and I tell them about good...

read the rest here


Michelle Kogan has the Poetry Friday round-up. Thanks, Michelle!

Moon magic

The Moon is always there. A half blink of shadow, a crescent of an eyelash, opulent in fullness, spellbound in nothingness, and a friend.
~Carolyn Riker

I shared a moon painting last week ("Moonlit Evening" by Kawai Gyokudo), and before that I shared a poem written after O'Keeffe's "Spring." I'm not done with the moon or O'Keeffe!

The Witchery of the Moonbeams
by Edward Henry Potthast, 1857-1927

New York Street with Moon
by Georgia O'Keeffe

Wednesday, June 15, 2022

Darling Dear

Do be sincere, and true love will appear
~The Jackson 5

I have things to do but I have been listening to Professional Musicians React instead. Must stop! Here's a song they talked about...The YouTube channel doesn't identify the bassist, but it should be James Jamerson:

Thursday, June 9, 2022

Made whole by opening

What could be more interesting, or in the end, more ecstatic, than in those rare moments when you see another person look at something you’ve made, and realize that they got it exactly, that your heart jumped to their heart with nothing in between.
~Robert Motherwell

For Poetry Friday, a poem that will stay with me.

by Maggie Smith

A child of, say, six knows you’re not the shape
she’s learned to make by drawing half along a fold,
cutting, then opening. Where do you open?
Where do you carry your dead? There’s no locket
for that—hinged, hanging on a chain that greens
your throat. And the dead inside you, don’t you
hear them breathing? You must have a hole
they can press their gray lips to. If you open—

read the rest here


Buffy Silverman has the Poetry Friday round-up. Thanks, Buffy!

Adachi Museum of Art

The Adachi Museum’s gardens have been ranked as number one in the “2021 Japanese Garden Ranking,” and this marks the 19th consecutive year in the number one spot.
~Sukiya Living Magazine: The Journal of Japanese Gardening

Looking at the Adachi Museum's gardens and art made me happy. Hope you enjoy it too. For Art Thursday:

Adachi Museum of Art Garden, Yasugi City, Shimane Prefecture, Japan
photo by Bernard Gagnon

Adachi Museum of Art Garden
From their website

Moonlit Evening
by Kawai Gyokudo

by Nishimura Goun

Summer Evening
by Hashimoto Kansetsu

Autumn Farm
by Hashimoto Kansetsu

Monday, June 6, 2022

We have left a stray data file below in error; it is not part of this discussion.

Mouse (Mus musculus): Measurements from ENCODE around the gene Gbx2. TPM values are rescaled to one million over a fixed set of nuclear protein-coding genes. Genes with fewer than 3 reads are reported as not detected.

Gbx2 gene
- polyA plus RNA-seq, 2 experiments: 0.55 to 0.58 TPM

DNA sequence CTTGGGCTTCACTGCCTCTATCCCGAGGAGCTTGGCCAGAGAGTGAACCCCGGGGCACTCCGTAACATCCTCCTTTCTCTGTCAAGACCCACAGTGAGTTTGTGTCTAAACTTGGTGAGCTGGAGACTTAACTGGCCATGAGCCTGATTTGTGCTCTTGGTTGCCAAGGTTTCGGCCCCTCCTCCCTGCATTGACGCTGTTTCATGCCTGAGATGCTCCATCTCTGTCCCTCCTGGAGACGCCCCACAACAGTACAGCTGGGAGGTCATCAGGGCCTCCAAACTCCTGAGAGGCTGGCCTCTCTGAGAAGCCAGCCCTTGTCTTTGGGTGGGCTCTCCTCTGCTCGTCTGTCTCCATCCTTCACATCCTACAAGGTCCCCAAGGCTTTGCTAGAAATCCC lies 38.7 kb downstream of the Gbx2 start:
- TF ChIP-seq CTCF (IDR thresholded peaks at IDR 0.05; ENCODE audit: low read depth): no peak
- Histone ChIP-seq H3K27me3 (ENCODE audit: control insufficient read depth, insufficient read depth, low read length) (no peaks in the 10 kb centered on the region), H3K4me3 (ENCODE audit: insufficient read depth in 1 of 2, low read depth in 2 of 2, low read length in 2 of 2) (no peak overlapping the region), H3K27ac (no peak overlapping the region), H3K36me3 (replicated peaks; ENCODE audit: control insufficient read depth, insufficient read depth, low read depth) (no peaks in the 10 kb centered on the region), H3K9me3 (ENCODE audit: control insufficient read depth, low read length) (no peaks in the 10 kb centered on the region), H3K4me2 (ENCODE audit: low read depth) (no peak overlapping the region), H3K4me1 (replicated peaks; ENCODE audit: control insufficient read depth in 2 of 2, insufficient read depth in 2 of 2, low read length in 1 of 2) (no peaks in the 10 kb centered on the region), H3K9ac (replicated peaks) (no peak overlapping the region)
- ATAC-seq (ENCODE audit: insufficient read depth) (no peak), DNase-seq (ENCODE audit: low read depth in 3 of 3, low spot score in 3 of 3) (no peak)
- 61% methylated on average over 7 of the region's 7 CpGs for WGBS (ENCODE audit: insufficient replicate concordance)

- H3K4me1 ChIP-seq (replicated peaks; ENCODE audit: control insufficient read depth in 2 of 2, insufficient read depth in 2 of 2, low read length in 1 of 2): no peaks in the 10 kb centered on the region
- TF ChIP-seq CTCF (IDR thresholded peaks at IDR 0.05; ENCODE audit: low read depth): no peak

The Cure

This is a guy who’s got nearly a million followers on Instagram, 335,000 YouTube subscribers and a signature guitar from US boutique legend Suhr… and yet he’s never even released an album? Well, that’s what happens when the power of social media meets one of the most impressive virtuosos of his generation. about Mateus Asato

For Music Monday, two videos: Mateus Asato and The Cure. I decided to feature the Mateus Asato song first, but then I didn't want to disappoint anybody who clicked for "The Cure," haha.

Thursday, June 2, 2022

Reverence for things that move slowly

A lost bird appeared in the court and was half an hour jumping around between the spikenard. It sang a progressive note, rising an octave at a time, until it became so acute that it was necessary to imagine it.
~Gabriel García Márquez

How was your week? Time seems like it is going by quickly for me, but slowly for my dog Lucy, who is stressing out because it's been thundering this afternoon.

An ekphrastic poem today by Adele Kenny:

So Here You Are
by Adele Kenny

After Spring by Georgia O’Keeffe

So here you are—by yourself because that’s what you choose.
Whether it’s evening or late afternoon (more dark, more light)
doesn’t matter, the need to measure things becomes less
and less important. Lately, you think how life rushes
through everything—unsettled dreams and things that will
never happen again. In a week or two, the lilacs will bloom;
dogwoods will float like watered silk. It’s ironic that all

read the rest here


Karen Edmisten has the Poetry Friday round-up. Thanks, Karen!


Potential is like a summer crop. If it don't rain, it don't grow.
~Charles Oakley

I know I'm a smidge early, but it's been so HOT around here. For Art Thursday, summer:

Landscape in Summer
by Pierre Emmanuel Damoye

Red Parasol. In the Summer, 1855
by Josef Mánes

Sommernacht, ca 1920
by Aksel Johannessen

Sommerkveld Fra Kristiania-Fjorden
by Hans Gude (1825-1903)

Off the Greenland Coast under the Midnight Sun, 1873
by William J Bradford